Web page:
In the new millennium, frustrated with the Party and its political activities, Biswajit distanced himself from any formal political association. He believed he could be more effective in action if he embraced his position as a concerned senior citizen activist.

This phase of Biswajit now involved him with the Assam State Legal Services, through which he helped provide legal counsel to the disadvantaged communities. He also directed a 42 min documentary on “Adalat Raijyor Sotalot”. Translating to “Courts in the Public Courtyard”, produced by the Assam State Legal Service Authority. He was also associated with Forum for Creche and Child Care Services (FORCES), and conducted two surveys as State Level Coordinator, on the status of women and children in the state of Assam, focussing on tea gaden labourers. In 2006 he became the founder Secretary of his brainchild, the Cotton College Retired Teachers Association and brought out a Magazine called Panchaguru’ a homage to five brilliant teachers of Cotton College. He became engaged with teaching again as a guest lecturer at the Tata Institute of Social Sciences (TISS), Guwahati.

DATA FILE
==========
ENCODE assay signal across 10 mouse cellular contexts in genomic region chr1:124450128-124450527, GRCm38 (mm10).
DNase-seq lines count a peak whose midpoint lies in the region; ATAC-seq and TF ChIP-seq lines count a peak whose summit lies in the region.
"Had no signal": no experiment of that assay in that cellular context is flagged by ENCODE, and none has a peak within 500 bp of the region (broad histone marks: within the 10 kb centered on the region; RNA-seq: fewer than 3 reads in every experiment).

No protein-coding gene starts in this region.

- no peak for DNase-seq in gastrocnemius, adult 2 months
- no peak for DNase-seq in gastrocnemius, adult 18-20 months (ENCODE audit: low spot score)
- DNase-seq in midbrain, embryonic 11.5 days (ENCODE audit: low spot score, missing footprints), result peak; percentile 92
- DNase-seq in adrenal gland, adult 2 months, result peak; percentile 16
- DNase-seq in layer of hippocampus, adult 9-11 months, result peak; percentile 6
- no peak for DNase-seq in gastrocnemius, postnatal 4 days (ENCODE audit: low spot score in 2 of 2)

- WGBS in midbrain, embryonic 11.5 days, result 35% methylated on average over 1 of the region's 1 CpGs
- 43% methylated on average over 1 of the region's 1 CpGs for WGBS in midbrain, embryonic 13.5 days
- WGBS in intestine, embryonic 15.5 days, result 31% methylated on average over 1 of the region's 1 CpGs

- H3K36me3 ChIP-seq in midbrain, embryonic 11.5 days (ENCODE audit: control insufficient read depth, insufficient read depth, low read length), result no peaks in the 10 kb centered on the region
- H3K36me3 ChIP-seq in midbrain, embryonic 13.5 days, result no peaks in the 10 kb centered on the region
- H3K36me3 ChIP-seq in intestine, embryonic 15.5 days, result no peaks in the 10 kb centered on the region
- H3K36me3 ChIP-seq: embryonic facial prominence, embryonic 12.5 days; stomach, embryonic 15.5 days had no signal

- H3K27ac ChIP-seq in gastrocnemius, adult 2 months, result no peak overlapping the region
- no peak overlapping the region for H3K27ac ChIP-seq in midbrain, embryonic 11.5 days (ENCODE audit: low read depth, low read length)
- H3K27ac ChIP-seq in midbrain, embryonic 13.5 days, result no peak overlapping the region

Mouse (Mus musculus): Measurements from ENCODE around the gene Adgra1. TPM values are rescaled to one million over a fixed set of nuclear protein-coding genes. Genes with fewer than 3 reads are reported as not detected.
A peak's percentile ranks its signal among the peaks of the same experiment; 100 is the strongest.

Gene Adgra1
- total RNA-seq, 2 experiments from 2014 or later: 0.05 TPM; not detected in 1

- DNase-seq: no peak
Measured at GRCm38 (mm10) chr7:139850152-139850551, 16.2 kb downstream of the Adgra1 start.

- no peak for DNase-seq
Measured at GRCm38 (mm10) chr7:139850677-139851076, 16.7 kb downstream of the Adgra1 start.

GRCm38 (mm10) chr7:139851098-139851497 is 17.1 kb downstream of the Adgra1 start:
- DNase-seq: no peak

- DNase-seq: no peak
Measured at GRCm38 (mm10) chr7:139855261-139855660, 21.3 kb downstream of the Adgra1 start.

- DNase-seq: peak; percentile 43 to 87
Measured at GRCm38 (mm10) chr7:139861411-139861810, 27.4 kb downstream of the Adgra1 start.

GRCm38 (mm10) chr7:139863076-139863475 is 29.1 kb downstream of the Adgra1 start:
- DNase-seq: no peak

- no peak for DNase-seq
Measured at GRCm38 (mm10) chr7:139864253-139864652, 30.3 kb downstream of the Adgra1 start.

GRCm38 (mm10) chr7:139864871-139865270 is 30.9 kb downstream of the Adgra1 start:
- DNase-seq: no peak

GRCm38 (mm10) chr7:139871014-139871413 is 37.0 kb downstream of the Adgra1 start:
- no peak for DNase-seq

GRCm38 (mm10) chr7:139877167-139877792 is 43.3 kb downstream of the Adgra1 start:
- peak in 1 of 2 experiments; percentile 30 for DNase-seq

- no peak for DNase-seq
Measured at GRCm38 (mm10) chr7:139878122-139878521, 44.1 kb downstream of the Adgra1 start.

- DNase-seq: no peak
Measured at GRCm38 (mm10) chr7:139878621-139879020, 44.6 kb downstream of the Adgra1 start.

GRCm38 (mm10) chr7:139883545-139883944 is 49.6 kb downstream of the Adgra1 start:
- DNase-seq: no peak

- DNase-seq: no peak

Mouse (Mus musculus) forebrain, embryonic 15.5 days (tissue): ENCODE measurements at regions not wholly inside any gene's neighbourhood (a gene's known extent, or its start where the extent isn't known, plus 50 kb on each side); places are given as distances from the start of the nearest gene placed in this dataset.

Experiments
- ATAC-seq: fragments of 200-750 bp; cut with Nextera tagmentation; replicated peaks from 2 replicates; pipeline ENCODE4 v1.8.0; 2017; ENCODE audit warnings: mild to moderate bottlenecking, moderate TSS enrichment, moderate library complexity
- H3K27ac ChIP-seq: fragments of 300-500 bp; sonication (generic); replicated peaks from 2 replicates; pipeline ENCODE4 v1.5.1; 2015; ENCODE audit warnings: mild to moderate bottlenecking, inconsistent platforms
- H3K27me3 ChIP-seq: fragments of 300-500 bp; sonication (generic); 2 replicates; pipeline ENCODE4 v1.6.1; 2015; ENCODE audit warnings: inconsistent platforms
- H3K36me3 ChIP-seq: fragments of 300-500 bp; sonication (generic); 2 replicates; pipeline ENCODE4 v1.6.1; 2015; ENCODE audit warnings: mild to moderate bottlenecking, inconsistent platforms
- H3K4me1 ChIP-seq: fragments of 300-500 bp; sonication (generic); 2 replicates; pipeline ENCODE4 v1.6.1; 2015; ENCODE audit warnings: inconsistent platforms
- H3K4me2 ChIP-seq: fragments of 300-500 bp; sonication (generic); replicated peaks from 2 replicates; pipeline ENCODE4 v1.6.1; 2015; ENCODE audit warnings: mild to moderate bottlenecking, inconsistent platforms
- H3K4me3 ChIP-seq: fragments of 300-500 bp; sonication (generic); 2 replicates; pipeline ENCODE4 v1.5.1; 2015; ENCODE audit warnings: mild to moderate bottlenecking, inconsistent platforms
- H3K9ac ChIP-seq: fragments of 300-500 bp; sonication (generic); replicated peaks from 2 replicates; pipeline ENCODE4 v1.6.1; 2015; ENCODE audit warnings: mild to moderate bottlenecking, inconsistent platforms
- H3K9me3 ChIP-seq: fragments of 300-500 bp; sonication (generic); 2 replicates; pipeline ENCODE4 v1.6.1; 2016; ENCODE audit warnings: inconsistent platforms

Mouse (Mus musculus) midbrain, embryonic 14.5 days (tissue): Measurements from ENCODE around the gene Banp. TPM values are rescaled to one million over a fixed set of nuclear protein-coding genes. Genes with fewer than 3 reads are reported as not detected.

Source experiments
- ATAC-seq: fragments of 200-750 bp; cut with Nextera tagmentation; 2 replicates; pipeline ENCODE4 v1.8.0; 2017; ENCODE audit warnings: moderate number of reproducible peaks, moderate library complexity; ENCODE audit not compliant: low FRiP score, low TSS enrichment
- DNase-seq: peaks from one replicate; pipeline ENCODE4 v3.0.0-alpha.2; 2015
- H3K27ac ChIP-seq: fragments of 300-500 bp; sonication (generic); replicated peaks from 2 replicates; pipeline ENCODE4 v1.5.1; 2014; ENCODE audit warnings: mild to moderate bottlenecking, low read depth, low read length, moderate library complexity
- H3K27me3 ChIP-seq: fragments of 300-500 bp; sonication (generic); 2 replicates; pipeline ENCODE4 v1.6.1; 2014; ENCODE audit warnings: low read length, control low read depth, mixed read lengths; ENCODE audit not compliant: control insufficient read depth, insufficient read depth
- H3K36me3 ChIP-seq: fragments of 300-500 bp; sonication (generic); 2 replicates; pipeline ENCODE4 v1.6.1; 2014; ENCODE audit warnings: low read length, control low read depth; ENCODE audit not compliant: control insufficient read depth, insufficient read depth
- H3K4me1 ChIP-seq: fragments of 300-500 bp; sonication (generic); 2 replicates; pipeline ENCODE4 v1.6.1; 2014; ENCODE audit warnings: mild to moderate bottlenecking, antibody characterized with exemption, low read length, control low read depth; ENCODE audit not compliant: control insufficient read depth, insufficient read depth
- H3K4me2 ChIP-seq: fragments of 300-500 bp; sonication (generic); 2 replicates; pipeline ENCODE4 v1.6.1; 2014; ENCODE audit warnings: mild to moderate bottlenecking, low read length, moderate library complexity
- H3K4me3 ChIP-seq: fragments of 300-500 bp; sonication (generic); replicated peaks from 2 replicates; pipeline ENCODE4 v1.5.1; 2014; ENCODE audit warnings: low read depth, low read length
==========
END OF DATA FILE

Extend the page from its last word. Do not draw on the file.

Biswajit’s influence extends beyond the confines of the classroom. He played an active role in guiding and mentoring students, helping them navigate career choices and chart their paths to success, and inspiring them to think and consider the question of what really mattered in life. Many of his former students credit him with providing valuable guidance and unwavering support, which has had significant impact on their personal and professional development. One could say, that he was a guiding principle in their lives, both personal and professional.

Outside of his academic pursuits, Biswajit Chakrabarty actively contributed to, and was part of various community initiatives. His altruism and dedication to serving society has earned him the respect and admiration of the people of Guwahati, and of the people of Assam at large.